But, Mary Kastle’s music isn’t all style and no substance. Unlike many R and B albums that have one or two strong cuts offset by ten tracks of filler, there really isn’t a toss off or dud amongst this disc’s eleven original songs. Intelligent lyrics, interesting observations and witty turns of phrase abound as Kastle explores the ups and downs of romance in the modern world. Songs like ‘Little Bird’, ‘Beggin’, and ‘For All We Know’ are all gems that stand head and shoulders above most songs I’ve heard anywhere this year.

‘Beneath the Folds’ could very well become a template for making a contemporary R and B album. Blessed with great songs, a singer with a voice to die for, and musical performances that elevate each track, Kastle’s debut could well turn into one of the year’s greatest surprises. Hopefully, it won’t stay under the radar for long, and that people who long ago gave up on Aretha, wish Cassandra Wilson would break a sweat once in a while, and have grown disappointed with Shelby Lynne’s lack of direction will find solace in the music of Mary Kastle. This one’s for the ages. ‘Beneath the Folds’ is built to last.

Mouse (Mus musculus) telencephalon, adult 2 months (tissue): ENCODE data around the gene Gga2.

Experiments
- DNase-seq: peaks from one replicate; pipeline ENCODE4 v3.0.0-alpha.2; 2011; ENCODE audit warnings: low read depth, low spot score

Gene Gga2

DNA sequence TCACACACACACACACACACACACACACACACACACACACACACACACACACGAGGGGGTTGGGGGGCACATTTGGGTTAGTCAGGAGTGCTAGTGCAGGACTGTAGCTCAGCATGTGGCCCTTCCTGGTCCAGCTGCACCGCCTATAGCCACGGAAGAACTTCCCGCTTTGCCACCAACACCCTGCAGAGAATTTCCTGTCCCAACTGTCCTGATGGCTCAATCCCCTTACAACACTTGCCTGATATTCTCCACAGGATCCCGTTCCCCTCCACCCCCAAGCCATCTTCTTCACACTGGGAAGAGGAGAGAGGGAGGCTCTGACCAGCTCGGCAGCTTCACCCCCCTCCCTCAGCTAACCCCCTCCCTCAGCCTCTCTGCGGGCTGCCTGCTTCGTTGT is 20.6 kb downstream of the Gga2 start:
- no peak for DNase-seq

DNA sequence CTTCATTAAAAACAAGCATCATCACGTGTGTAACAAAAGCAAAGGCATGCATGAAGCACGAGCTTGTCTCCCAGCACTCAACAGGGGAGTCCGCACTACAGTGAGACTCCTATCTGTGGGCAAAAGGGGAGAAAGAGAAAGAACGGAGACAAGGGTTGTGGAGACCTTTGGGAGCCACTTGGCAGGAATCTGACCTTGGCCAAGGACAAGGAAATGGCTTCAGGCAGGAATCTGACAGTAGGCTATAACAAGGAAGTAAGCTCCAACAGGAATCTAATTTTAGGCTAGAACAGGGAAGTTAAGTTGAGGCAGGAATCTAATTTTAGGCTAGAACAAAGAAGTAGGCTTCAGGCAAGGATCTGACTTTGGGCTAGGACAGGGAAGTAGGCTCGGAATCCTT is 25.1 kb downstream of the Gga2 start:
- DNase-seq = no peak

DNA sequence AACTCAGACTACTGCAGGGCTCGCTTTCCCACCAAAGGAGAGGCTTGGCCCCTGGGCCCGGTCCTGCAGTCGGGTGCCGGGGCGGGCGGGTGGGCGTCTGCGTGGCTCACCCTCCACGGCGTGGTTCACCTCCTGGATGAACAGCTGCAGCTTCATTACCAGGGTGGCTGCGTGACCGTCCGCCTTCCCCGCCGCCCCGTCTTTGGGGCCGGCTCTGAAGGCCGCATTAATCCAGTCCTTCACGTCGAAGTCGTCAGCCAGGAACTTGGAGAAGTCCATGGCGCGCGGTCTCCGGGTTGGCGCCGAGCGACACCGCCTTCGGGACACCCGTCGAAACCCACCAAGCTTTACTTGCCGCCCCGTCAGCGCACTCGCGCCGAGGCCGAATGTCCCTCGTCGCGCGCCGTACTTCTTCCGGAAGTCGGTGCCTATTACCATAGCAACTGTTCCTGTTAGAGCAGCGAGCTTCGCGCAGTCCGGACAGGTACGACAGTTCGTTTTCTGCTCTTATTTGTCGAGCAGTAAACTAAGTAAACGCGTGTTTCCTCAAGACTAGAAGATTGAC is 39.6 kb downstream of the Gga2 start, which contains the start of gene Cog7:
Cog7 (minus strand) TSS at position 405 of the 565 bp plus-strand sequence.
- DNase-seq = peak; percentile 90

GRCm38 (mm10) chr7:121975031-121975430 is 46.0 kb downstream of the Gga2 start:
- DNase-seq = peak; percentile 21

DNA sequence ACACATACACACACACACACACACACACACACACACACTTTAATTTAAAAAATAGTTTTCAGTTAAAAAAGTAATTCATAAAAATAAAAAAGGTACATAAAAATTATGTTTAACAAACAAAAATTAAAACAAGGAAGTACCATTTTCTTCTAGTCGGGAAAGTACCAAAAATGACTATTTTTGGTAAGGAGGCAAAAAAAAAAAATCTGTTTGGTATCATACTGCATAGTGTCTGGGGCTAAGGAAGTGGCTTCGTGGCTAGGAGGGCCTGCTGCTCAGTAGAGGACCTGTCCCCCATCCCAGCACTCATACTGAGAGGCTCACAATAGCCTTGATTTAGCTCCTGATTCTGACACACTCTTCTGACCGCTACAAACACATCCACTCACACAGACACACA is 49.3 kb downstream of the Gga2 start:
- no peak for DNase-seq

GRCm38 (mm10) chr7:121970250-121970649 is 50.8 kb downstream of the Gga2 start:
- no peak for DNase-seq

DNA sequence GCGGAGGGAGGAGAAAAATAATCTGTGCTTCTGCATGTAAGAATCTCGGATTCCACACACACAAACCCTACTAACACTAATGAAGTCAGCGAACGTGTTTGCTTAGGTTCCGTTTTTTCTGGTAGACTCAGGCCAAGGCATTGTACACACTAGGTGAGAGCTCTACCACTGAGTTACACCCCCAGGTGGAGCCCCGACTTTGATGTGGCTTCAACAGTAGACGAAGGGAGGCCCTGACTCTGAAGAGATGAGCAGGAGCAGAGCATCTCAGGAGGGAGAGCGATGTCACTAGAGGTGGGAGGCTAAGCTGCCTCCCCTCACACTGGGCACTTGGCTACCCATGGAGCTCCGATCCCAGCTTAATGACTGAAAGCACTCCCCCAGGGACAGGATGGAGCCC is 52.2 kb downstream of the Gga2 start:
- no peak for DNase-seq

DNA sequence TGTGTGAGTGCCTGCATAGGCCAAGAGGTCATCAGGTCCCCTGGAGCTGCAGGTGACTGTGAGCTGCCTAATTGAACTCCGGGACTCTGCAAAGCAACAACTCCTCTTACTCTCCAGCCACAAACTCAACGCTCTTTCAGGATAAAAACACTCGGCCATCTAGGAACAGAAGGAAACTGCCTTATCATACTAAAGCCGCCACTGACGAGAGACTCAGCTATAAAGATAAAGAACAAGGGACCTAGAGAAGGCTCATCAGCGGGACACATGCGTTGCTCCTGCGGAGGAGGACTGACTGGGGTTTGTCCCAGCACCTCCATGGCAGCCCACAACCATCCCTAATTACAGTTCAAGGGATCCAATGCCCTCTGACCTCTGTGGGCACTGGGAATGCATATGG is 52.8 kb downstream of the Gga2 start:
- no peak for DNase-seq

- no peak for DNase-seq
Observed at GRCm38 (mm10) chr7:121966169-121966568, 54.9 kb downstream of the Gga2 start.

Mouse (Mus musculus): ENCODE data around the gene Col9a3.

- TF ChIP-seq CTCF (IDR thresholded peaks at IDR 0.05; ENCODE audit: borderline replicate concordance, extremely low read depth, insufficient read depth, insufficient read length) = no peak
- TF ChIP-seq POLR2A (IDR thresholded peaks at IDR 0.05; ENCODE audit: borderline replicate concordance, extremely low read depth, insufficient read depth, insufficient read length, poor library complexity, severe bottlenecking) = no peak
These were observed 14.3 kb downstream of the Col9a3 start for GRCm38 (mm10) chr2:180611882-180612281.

Review by Doug Heselgrave - No Depression

"Another Swing Review"

Canadian-born vocalist/keyboardist Mary Kastle is one truly refreshing artist. Her knack for integrating pop, reggae, jazz, and other exotic forms of music into her repertoire makes her material the consummate melting pot of sound and culture. The blend comes across as oh-so-natural, as though she created a genre all her own and is quite comfortable in its skin. Her sterling, soothing vocals and clever compositions also serve as two of the main ingredients in this delectable mix. Admittedly, I fell instantly in love with her style, albeit only demonstrated on this abbreviated 4-song suite (her full-length debut is in the making, I understand). She released an earlier EP last year entitled Fresh Air.